McAvoy and Vikander play a hydraulic engineer, James More, and a bio-mathematician, Danielle Flinders, who fall in love in a remote hotel in Normandy. After they depart for dangerous missions, it is revealed that More works for the British Secret Service and is taken hostage in Somalia.
BOOK REVIEW from 2013 -- http://www.vulture.com/…/schulz-on-jm-ledgards-submergence.…
LINK: - http://www.hollywoodreporter.com/…/wim-wenders-submergence-…
Submergence, Ledgard’s second novel, came out in England in 2011. But it didn’t appear here until March, when it was published, to inexplicably minimal fanfare, by the small but excellent Coffee House Press. This is why writers have day jobs, and, since 1995, Ledgard has worked for The Economist, where he currently covers war and politics as the East Africa correspondent.


========


Schulz on J.M. Ledgard’s Submergence: The Best Novel I've Read This Year

By
“I can call spirits from the vasty deep,” the Welsh rebel Owen Glendower boasts in Shakespeare’s Henry IV. “Why, so can I, or so can any man,” replies his co-conspirator, Sir Henry Percy, better known as Hotspur. “But will they come when you do call for them?”
In his new book, Submergence, the Scottish writer J. M. Ledgard calls spirits from the vasty deep — the Hadal zone, to be precise, 20,000 feet beneath the surface of the ocean. He calls them from the wadis and salt flats of the Somali desert; from the firelit intimacy of a hotel in winter on the coast of France; and from that deepest, vastiest place of all, the solitary confinement of consciousness. And they do come, all of them — forming, together, the best novel I’ve read so far this year.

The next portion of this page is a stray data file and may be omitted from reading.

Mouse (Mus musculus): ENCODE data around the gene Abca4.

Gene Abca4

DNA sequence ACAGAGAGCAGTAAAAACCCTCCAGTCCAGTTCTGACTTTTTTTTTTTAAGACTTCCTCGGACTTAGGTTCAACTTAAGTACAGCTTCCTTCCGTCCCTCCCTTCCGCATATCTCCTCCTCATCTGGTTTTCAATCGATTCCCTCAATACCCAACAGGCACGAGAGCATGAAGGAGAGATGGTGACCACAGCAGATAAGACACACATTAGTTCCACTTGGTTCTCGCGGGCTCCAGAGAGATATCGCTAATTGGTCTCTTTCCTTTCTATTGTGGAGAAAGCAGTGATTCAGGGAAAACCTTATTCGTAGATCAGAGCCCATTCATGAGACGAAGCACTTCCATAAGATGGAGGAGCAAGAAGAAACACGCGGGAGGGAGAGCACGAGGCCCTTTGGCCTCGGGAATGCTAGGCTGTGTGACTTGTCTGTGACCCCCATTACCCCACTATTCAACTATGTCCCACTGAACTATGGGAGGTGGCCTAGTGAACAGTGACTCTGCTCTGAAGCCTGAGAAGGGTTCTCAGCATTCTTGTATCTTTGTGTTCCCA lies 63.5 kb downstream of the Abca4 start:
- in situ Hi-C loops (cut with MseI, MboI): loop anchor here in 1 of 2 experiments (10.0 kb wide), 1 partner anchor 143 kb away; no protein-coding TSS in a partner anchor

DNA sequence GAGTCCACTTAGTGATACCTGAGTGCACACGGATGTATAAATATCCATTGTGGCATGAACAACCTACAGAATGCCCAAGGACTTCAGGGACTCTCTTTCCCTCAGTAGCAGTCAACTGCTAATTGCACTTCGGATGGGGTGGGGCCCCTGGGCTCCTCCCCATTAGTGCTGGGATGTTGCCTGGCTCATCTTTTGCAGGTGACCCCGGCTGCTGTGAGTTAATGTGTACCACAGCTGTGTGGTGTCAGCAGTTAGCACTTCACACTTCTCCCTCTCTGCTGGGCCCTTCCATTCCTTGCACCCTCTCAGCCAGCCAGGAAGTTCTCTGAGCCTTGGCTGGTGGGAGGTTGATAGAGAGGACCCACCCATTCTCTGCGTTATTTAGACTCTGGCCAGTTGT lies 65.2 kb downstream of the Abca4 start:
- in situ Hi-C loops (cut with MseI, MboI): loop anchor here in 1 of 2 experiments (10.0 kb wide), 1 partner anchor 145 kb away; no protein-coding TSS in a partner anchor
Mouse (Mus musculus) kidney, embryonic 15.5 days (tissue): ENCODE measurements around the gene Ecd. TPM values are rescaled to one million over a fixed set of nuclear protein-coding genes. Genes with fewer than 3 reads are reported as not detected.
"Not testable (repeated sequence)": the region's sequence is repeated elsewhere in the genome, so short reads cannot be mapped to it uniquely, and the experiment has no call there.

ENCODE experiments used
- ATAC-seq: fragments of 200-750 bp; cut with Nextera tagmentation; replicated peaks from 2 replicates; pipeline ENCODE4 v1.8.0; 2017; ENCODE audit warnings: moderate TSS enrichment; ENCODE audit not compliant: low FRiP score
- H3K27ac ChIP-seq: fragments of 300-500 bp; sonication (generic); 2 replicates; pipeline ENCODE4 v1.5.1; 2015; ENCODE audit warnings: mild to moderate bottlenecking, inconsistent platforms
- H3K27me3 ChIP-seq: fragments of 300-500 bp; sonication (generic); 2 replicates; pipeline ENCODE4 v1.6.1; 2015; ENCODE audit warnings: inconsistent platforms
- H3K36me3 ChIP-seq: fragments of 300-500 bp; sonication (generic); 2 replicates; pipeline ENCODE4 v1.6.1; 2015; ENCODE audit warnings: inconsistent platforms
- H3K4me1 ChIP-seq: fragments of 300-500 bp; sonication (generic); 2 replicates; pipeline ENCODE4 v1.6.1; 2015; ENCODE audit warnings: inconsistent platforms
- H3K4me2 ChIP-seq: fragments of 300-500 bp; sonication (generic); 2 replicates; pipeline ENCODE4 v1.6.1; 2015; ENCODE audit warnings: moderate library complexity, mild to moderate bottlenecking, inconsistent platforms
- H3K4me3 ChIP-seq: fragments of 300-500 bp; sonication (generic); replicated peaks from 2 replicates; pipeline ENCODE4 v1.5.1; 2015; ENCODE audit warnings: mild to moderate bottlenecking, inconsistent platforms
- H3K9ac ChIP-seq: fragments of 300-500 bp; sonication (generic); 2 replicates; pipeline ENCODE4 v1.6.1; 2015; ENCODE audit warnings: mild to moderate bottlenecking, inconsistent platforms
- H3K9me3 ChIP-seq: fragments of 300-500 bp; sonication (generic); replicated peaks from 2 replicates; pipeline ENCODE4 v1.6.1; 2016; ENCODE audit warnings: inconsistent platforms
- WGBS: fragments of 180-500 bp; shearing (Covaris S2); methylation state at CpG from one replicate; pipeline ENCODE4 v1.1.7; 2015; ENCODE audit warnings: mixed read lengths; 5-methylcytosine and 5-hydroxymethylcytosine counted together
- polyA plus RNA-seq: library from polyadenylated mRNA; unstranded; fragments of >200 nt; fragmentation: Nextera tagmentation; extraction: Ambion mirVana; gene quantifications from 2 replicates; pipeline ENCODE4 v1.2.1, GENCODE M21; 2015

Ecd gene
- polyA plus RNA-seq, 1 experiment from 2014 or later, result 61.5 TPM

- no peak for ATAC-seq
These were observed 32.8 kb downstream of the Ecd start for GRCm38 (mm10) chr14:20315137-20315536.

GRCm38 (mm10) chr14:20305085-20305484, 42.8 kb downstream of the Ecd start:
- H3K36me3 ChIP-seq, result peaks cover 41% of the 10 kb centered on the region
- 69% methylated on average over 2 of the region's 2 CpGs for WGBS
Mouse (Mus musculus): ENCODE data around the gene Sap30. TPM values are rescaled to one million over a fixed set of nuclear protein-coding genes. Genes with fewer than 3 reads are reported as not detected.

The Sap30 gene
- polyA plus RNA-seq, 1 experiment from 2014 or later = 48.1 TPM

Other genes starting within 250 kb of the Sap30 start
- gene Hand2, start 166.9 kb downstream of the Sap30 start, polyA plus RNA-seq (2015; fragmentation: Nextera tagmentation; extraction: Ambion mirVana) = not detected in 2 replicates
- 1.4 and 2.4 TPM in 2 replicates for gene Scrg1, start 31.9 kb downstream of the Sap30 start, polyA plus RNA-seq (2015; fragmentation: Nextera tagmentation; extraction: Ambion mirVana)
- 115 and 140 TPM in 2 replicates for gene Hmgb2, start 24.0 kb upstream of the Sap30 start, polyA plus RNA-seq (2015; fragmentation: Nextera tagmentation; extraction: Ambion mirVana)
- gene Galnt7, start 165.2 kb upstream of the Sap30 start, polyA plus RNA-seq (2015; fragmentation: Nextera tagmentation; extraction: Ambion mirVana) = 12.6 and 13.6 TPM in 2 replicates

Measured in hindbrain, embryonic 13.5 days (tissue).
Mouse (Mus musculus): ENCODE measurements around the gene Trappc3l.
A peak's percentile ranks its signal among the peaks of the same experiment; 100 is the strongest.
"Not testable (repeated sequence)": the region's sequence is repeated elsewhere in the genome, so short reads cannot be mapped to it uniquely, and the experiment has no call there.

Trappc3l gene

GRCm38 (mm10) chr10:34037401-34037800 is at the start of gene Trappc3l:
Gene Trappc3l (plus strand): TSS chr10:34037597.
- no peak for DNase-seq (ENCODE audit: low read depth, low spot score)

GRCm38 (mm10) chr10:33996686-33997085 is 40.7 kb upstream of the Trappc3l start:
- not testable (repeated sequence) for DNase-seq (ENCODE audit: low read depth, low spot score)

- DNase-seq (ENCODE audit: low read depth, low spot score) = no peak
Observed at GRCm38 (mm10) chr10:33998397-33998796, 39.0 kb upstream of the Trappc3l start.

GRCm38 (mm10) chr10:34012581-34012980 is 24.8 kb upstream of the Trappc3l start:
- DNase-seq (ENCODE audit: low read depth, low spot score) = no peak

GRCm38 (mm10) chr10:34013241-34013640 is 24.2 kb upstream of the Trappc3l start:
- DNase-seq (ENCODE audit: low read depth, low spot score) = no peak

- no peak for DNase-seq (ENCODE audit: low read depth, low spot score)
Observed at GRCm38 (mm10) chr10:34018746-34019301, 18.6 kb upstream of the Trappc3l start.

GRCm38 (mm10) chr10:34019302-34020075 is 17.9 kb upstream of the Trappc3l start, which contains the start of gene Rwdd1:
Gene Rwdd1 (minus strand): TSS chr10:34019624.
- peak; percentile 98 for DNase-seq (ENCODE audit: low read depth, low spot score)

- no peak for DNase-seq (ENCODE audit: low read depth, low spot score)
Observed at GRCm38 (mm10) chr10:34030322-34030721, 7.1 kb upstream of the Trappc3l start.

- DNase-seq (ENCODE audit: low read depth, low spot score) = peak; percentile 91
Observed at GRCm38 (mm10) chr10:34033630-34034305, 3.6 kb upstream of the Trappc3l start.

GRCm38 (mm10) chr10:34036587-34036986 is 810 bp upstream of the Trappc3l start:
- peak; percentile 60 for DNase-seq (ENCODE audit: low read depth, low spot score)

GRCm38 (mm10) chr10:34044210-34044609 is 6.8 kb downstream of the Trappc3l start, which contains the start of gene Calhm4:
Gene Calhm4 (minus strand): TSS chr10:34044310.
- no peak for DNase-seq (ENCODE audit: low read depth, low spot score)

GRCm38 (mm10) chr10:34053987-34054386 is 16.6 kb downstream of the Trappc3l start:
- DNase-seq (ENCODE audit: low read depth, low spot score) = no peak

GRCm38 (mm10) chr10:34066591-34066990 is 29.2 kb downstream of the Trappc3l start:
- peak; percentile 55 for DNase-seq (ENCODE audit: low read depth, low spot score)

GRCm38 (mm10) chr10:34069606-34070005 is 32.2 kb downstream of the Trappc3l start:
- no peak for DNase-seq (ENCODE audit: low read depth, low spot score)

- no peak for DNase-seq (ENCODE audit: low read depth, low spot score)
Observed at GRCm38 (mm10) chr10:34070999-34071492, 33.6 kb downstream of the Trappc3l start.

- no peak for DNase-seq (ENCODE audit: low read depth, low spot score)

The story itself is straightforward. On holiday in France, a man and a woman meet and fall in love. She is Danielle (Danny) Flinders, a biomathematician searching for microbial life in the least hospitable parts of the ocean. He is James More, a British spy posing as a water engineer. Sometime after their seaside idyll — which we only learn about in flashbacks — he is taken hostage by members of Al Qaeda in Somalia. As the book unfolds, Danny, unaware of James’s plight, sets off to explore the hydrothermal vents beneath the North Atlantic. James, meanwhile, is beaten, interrogated, and dragged by his captors from place to place: an improvised prison in Kismayo, a makeshift camp in the Somali badlands, a skiff on the Indian Ocean laden with weapons and the carcasses of sharks, a mangrove swamp where the jihadists hide out from American forces.